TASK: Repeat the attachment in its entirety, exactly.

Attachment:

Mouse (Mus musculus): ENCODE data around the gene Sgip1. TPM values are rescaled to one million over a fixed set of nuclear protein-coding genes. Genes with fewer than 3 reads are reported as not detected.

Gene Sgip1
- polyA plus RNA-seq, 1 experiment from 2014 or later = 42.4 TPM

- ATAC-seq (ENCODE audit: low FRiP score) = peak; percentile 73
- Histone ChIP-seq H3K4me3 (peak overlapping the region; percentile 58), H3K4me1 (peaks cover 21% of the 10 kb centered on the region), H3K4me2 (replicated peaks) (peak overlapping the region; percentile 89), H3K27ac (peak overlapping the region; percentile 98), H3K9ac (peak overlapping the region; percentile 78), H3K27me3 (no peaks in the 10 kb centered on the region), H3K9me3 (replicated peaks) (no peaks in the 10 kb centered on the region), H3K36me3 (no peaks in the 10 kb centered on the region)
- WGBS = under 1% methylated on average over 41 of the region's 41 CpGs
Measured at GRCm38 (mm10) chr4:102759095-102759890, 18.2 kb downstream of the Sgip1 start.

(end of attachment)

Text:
Mouse (Mus musculus): ENCODE data around the gene Sgip1. TPM values are rescaled to one million over a fixed set of nuclear protein-coding genes. Genes with fewer than 3 reads are reported as not detected.

Gene Sgip1
- polyA plus RNA-seq, 1 experiment from 2014 or later = 42.4 TPM

- ATAC-seq (ENCODE audit: low FRiP score) = peak; percentile 73
- Histone ChIP-seq H3K4me3 (peak overlapping the region; percentile 58), H3K4me1 (peaks cover 21% of the 10 kb centered on the region), H3K4me2 (replicated peaks) (peak overlapping the region; percentile 89), H3K27ac (peak overlapping the region; percentile 98), H3K9ac (peak overlapping the region; percentile 78), H3K27me3 (no peaks in the 10 kb centered on the region), H3K9me3 (replicated peaks) (no peaks in the 10 kb centered on the region), H3K36me3 (no peaks in the 10 kb centered on the region)
- WGBS = under 1% methylated on average over 41 of the region's 41 CpGs
Measured at GRCm38 (mm10) chr4:102759095-102759890, 18.2 kb downstream of the Sgip1 start.